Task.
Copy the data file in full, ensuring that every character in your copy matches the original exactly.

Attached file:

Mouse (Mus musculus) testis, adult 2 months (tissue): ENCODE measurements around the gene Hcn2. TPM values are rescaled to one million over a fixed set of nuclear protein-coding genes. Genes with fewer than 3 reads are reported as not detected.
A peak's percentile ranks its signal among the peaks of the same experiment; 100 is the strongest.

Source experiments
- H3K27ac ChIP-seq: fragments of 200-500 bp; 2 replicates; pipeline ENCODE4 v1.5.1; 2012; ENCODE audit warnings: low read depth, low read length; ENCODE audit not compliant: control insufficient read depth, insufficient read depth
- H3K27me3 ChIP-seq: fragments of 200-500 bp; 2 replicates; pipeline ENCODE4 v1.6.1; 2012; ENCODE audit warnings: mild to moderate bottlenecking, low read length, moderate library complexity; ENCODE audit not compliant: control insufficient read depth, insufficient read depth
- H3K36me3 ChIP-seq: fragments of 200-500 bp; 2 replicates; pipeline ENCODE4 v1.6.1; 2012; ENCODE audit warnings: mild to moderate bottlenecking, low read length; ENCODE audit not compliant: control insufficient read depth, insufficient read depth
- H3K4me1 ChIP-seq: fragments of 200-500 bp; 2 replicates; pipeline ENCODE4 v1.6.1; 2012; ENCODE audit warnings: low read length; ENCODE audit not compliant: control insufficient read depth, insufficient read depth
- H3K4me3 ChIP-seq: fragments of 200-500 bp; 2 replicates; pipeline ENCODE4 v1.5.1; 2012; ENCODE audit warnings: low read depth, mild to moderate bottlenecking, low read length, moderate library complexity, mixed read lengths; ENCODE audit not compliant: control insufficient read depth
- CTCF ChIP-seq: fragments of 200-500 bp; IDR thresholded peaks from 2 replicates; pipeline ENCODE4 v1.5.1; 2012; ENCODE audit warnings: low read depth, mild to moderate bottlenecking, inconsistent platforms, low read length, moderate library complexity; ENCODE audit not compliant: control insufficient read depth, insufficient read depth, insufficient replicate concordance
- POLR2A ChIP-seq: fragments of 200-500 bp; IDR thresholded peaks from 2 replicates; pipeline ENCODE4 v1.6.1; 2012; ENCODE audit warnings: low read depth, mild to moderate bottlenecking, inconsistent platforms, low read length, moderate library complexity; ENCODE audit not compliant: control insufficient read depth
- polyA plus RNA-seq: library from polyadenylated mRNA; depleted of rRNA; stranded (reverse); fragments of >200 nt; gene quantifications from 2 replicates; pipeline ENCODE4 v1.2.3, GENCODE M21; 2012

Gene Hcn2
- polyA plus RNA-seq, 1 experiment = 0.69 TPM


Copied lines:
Mouse (Mus musculus) testis, adult 2 months (tissue): ENCODE measurements around the gene Hcn2. TPM values are rescaled to one million over a fixed set of nuclear protein-coding genes. Genes with fewer than 3 reads are reported as not detected.
A peak's percentile ranks its signal among the peaks of the same experiment; 100 is the strongest.

Source experiments
- H3K27ac ChIP-seq: fragments of 200-500 bp; 2 replicates; pipeline ENCODE4 v1.5.1; 2012; ENCODE audit warnings: low read depth, low read length; ENCODE audit not compliant: control insufficient read depth, insufficient read depth
- H3K27me3 ChIP-seq: fragments of 200-500 bp; 2 replicates; pipeline ENCODE4 v1.6.1; 2012; ENCODE audit warnings: mild to moderate bottlenecking, low read length, moderate library complexity; ENCODE audit not compliant: control insufficient read depth, insufficient read depth
- H3K36me3 ChIP-seq: fragments of 200-500 bp; 2 replicates; pipeline ENCODE4 v1.6.1; 2012; ENCODE audit warnings: mild to moderate bottlenecking, low read length; ENCODE audit not compliant: control insufficient read depth, insufficient read depth
- H3K4me1 ChIP-seq: fragments of 200-500 bp; 2 replicates; pipeline ENCODE4 v1.6.1; 2012; ENCODE audit warnings: low read length; ENCODE audit not compliant: control insufficient read depth, insufficient read depth
- H3K4me3 ChIP-seq: fragments of 200-500 bp; 2 replicates; pipeline ENCODE4 v1.5.1; 2012; ENCODE audit warnings: low read depth, mild to moderate bottlenecking, low read length, moderate library complexity, mixed read lengths; ENCODE audit not compliant: control insufficient read depth
- CTCF ChIP-seq: fragments of 200-500 bp; IDR thresholded peaks from 2 replicates; pipeline ENCODE4 v1.5.1; 2012; ENCODE audit warnings: low read depth, mild to moderate bottlenecking, inconsistent platforms, low read length, moderate library complexity; ENCODE audit not compliant: control insufficient read depth, insufficient read depth, insufficient replicate concordance
- POLR2A ChIP-seq: fragments of 200-500 bp; IDR thresholded peaks from 2 replicates; pipeline ENCODE4 v1.6.1; 2012; ENCODE audit warnings: low read depth, mild to moderate bottlenecking, inconsistent platforms, low read length, moderate library complexity; ENCODE audit not compliant: control insufficient read depth
- polyA plus RNA-seq: library from polyadenylated mRNA; depleted of rRNA; stranded (reverse); fragments of >200 nt; gene quantifications from 2 replicates; pipeline ENCODE4 v1.2.3, GENCODE M21; 2012

Gene Hcn2
- polyA plus RNA-seq, 1 experiment = 0.69 TPM